The results are now official — Hamas has scored an overwhelming victory in the Palestinian parliamentary elections. Of the 132 seats in Parliament, Hamas won 76 seats, 33 more than the governing Fatah. Israel, the United States, and several European nations say they’ll refuse to deal with a Hamas-led government unless it renounces armed struggle and its call for Israel’s destruction. In Washington, President Bush said: “I don’t see how you can be a partner in peace if you advocate the destruction of a country as part of your platform. And I know you can’t be a partner in peace if you have a — if your party has got an armed wing. The elections just took place. We will watch very carefully about the formation of the government. But I will continue to remind people about what I just said, that if your platform is the destruction of Israel, it means you’re not a partner in peace. And we’re interested in peace.”
Hamas quickly rejected calls to abandon its military wing. Hamas leader Mahmoud Al-Zahar said: “These are conditions which are unacceptable. Why we should disarm ourselves while the Israelis are using F-16 jets Apaches, and big explosive bombs against the Palestinian people, while the Israelis are threatening our independence, while the Israelis is calling for the reoccupation of the Gaza Strip. So why, why? To satisfy America? Meeting with America will not give us any credit. This will not increase our prestige.”
Hamas’ victory puts an end to over four decades of political dominance by Fatah — the party founded by the late Palestinian leader Yasser Arafat. Fatah’s popularity has waned in the years following the Oslo peace accords, which has seen a doubling of Israeli settlements inside the Occupied Territories. Fatah has ruled out entering a coalition government with Hamas. Meanwhile, top Fatah officials blamed Israel for their loss. Jibril Rajoub, former head of the West Bank Preventive Security Service and a losing candidate in the city of Hebron, said: “Israel has done everything to hurt the Palestinian Authority and sabotaged the chances to negotiate and reach an agreement. Hamas has reaped the fruit of this policy.”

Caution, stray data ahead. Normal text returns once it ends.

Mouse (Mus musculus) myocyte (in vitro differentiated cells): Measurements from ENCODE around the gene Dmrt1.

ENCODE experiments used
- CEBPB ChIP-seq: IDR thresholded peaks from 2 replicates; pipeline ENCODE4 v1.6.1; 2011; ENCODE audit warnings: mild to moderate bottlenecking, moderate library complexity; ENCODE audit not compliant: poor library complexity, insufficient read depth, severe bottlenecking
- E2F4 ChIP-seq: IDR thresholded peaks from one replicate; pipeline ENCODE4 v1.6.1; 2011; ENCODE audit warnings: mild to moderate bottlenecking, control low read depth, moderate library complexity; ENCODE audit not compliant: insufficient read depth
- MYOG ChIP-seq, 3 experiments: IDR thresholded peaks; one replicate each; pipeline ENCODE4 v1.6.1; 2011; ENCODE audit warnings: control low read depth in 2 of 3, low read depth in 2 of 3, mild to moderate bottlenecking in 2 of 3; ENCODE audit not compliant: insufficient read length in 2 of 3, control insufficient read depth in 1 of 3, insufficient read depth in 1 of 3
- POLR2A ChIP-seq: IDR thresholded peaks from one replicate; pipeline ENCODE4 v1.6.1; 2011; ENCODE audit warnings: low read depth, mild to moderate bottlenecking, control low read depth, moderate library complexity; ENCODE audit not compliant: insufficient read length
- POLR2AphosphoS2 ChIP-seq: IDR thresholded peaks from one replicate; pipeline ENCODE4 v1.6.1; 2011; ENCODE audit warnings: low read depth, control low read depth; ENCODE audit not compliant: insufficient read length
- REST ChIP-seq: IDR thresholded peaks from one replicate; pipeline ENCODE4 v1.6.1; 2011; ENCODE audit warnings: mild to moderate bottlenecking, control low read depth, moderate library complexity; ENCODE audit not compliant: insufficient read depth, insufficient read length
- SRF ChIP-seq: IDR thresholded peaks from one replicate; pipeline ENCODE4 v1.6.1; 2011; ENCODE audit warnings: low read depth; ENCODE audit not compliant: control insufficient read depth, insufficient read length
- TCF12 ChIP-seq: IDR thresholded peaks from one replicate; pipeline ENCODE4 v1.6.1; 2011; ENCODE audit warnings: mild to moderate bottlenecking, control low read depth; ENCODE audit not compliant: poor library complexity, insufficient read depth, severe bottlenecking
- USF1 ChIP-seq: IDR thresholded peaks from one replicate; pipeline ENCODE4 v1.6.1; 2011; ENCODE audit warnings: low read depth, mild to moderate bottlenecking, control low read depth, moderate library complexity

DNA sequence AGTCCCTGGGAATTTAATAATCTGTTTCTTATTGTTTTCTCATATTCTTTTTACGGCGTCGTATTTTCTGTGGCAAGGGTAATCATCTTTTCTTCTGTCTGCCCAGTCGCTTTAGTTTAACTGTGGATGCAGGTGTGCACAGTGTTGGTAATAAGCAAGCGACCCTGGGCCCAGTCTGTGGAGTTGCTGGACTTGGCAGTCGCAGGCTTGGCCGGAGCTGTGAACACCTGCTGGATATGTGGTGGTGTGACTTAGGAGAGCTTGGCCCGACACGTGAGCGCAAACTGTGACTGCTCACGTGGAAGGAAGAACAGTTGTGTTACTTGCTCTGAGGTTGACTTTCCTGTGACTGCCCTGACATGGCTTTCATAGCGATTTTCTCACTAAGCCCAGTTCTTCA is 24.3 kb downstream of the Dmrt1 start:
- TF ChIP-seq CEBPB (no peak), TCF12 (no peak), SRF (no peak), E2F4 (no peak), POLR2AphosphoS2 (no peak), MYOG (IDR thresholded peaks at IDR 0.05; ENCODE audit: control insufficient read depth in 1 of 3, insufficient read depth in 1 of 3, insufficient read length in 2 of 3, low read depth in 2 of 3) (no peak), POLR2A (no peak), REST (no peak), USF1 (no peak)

On Capital Hill, Democratic Senators John Kerry and Edward Kennedy have announced they’ll attempt a filibuster to block the confirmation of Supreme Court nominee Samuel Alito. In response, Republicans said they will force a vote early next week. Kerry said: “Its our right and our responsibility to oppose [Alito] vigorously and to fight against this radical upending of the Supreme Court.”
In other news, uncovered statements made by the Justice Department appear to contradict several of the Bush administration’s key arguments in defense of its eavesdropping on US citizens without court warrants. In July 2002, the Justice Department told a Senate Committee the Foreign Intelligence Surveillance Act — FISA — was working well. It said efforts to circumvent FISA would need “serious review.” The Justice Department made the statement in an argument against a proposal that would have made it easier to obtain the warrants — something the Bush administration now claims is needed today. The apparent contradiction was first pointed out by Internet blogger Glenn Greenwald, on his weblog Unclaimed Territory.